Celtis laevigata Willd.
  • LEAVES: alternate, simple, deciduous; blades lanceolate to lance-ovate, sometimes falcate; leaf bases asymmetrical, margins entire or toothed near apex; lower-most lateral veins palmate
  • FLOWER: greenish, near tips of branches; flowering in spring while new leaves emerge
  • FRUIT: dull orange drupe, 1/4” diameter, maturing in fall
  • TWIGS: light green to reddish brown, lustrous, glabrous or pubescent
  • BARK: smooth, light gray, mottled, with corky warts
  • FORM: medium-sized tree, to 80’ x 3’ diameter
  • HABITAT: bottomland hardwoods, wet to mesic hardwood flatwoods, well-drained hardwood or mixed pine-hardwood forests with rich soil
  • WETLAND DESIGNATION: Facultative Wetland (FACW): Usually occurs in wetlands, but may occur in non-wetlands of the Atlantic and Gulf Coast Plain Region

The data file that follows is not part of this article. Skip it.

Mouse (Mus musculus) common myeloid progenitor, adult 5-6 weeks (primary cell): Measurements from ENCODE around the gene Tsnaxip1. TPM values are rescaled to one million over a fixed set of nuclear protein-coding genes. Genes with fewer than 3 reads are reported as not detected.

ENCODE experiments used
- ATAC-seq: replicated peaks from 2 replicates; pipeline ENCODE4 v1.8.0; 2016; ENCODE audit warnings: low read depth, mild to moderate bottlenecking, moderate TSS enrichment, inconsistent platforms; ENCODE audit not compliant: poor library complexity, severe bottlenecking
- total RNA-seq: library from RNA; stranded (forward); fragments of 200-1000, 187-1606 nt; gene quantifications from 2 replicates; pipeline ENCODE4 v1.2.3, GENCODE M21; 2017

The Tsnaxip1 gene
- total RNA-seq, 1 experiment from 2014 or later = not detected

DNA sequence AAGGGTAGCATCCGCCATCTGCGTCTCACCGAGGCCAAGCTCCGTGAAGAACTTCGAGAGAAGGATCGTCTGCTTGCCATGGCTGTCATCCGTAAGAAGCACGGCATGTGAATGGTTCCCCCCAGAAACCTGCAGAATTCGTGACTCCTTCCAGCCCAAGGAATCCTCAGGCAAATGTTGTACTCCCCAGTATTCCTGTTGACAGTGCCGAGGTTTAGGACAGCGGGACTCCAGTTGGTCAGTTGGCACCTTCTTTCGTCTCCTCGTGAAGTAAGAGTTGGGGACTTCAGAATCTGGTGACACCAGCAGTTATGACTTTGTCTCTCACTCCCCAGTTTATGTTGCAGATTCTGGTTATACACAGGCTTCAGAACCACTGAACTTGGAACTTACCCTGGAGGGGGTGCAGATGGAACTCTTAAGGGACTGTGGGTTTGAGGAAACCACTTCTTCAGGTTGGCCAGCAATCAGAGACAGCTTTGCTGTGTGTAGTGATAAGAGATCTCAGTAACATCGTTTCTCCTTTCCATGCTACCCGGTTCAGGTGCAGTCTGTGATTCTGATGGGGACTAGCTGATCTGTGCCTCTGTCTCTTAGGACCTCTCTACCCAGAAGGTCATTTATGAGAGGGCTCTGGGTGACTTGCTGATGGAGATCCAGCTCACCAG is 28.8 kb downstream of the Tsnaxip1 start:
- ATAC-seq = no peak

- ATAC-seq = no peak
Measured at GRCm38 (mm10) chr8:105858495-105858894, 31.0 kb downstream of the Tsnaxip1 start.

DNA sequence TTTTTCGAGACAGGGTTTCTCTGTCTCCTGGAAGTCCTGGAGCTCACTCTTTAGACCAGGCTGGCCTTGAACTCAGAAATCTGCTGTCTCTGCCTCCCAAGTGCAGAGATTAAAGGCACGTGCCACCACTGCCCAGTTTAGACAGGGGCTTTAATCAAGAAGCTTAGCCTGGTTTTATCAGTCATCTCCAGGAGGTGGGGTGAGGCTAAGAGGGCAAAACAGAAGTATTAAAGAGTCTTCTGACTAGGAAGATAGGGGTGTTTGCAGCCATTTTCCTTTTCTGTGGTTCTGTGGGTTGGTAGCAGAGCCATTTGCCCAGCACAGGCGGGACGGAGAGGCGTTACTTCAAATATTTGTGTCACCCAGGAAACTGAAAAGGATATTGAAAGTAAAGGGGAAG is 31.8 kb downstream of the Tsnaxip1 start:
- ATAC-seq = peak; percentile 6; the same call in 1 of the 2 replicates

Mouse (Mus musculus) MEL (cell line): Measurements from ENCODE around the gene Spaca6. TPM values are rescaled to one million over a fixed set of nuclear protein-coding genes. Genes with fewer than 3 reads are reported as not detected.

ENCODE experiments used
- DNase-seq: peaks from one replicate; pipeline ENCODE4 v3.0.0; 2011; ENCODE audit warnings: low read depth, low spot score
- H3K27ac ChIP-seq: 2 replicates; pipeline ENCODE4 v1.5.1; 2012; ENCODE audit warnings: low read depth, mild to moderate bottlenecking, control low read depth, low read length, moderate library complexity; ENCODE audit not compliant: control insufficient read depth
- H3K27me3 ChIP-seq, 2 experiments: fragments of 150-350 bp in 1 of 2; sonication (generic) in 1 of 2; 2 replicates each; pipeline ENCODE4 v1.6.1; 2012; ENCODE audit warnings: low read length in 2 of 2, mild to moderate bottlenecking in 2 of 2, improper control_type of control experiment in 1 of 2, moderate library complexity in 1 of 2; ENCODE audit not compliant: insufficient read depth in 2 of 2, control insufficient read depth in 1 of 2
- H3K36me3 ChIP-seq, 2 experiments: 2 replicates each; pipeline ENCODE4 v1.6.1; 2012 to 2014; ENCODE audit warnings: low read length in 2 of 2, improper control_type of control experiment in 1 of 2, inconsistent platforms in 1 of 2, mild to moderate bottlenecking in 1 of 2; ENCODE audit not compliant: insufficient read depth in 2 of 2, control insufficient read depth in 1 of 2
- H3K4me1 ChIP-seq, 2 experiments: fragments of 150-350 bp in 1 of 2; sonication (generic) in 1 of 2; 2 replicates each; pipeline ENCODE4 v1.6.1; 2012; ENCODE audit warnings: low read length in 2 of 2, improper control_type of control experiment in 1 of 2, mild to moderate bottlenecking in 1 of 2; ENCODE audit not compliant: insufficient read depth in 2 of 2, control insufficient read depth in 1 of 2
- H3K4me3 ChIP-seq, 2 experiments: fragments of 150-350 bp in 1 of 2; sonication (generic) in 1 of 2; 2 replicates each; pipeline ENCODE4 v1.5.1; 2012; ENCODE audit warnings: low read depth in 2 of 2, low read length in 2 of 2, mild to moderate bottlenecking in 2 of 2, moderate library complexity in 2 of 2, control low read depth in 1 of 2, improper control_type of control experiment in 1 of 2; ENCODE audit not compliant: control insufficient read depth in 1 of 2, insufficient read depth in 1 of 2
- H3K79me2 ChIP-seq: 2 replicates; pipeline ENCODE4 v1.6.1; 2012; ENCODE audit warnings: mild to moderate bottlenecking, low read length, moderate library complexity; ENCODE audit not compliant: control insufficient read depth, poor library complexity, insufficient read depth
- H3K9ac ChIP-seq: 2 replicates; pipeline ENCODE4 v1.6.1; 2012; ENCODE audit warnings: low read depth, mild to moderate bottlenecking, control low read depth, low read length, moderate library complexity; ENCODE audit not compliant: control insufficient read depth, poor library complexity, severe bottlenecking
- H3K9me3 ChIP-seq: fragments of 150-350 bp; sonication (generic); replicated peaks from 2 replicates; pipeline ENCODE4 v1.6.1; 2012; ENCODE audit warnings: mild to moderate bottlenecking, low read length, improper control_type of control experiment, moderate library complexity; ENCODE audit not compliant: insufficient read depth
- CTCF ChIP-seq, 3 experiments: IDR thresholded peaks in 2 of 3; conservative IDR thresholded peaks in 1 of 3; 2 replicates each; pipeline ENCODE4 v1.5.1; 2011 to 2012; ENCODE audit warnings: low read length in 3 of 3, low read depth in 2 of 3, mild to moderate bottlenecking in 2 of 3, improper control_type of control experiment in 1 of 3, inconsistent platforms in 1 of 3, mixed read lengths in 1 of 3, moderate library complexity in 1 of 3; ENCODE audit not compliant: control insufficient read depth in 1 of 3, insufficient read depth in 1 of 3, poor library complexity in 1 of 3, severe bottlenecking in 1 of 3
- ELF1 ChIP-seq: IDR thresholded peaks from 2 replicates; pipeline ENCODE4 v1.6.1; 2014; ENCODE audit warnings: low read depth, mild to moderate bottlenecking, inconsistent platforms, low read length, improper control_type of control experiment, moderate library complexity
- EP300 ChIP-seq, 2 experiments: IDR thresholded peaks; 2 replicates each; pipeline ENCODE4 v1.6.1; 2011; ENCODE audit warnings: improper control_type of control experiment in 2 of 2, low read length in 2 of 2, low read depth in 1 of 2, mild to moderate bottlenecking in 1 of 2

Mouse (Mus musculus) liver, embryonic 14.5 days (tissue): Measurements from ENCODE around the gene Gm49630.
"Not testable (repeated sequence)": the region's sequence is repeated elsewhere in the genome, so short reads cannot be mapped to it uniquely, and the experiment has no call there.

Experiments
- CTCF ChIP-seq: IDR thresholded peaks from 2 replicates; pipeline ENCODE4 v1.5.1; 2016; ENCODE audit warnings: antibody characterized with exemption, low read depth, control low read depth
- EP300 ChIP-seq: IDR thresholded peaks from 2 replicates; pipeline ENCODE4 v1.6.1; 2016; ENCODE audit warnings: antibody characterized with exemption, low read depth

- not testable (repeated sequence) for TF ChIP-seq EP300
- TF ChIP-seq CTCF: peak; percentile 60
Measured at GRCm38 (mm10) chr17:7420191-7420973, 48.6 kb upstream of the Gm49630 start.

• RANGE: southeastern US  [USGS Range MAP]
  • USES: wood of lower quality, grain resembles oak (“fake oak”), wood takes stain easily; used for furniture, boxes, veneer
  • WILDLIFE: fruit eaten by song and game birds; good fall and winter food for turkeys; commonly browsed by whitetail deer, reported to be very important browse in Atchafalaya Basin
  • Best Recognition Features:
    1. smooth gray bark with corky warts
    2. lanceolate leaves with asymmetrical bases and partially toothed margins
    3. distinct leaf venation
    4. fruit a dull orange drupe maturing in fall